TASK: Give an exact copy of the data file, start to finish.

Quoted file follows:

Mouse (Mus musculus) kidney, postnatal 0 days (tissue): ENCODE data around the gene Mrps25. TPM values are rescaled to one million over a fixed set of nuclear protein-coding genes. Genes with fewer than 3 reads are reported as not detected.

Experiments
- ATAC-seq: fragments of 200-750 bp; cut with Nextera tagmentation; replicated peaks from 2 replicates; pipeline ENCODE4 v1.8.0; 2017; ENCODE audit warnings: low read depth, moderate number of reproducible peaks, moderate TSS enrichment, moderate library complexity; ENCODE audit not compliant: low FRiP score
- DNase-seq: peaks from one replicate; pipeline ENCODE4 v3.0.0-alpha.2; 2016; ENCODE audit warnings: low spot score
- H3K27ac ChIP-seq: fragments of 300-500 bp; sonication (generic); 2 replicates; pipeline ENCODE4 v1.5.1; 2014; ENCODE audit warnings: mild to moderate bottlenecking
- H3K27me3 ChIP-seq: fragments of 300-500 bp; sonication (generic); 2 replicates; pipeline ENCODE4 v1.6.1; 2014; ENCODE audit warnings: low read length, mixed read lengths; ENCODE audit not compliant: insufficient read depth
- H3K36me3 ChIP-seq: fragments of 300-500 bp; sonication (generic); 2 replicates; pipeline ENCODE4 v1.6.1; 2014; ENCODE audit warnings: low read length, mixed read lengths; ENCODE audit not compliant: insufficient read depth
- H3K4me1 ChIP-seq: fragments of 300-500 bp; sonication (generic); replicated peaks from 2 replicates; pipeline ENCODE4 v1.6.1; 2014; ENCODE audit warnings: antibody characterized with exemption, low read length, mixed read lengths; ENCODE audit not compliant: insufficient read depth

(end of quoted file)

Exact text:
Mouse (Mus musculus) kidney, postnatal 0 days (tissue): ENCODE data around the gene Mrps25. TPM values are rescaled to one million over a fixed set of nuclear protein-coding genes. Genes with fewer than 3 reads are reported as not detected.

Experiments
- ATAC-seq: fragments of 200-750 bp; cut with Nextera tagmentation; replicated peaks from 2 replicates; pipeline ENCODE4 v1.8.0; 2017; ENCODE audit warnings: low read depth, moderate number of reproducible peaks, moderate TSS enrichment, moderate library complexity; ENCODE audit not compliant: low FRiP score
- DNase-seq: peaks from one replicate; pipeline ENCODE4 v3.0.0-alpha.2; 2016; ENCODE audit warnings: low spot score
- H3K27ac ChIP-seq: fragments of 300-500 bp; sonication (generic); 2 replicates; pipeline ENCODE4 v1.5.1; 2014; ENCODE audit warnings: mild to moderate bottlenecking
- H3K27me3 ChIP-seq: fragments of 300-500 bp; sonication (generic); 2 replicates; pipeline ENCODE4 v1.6.1; 2014; ENCODE audit warnings: low read length, mixed read lengths; ENCODE audit not compliant: insufficient read depth
- H3K36me3 ChIP-seq: fragments of 300-500 bp; sonication (generic); 2 replicates; pipeline ENCODE4 v1.6.1; 2014; ENCODE audit warnings: low read length, mixed read lengths; ENCODE audit not compliant: insufficient read depth
- H3K4me1 ChIP-seq: fragments of 300-500 bp; sonication (generic); replicated peaks from 2 replicates; pipeline ENCODE4 v1.6.1; 2014; ENCODE audit warnings: antibody characterized with exemption, low read length, mixed read lengths; ENCODE audit not compliant: insufficient read depth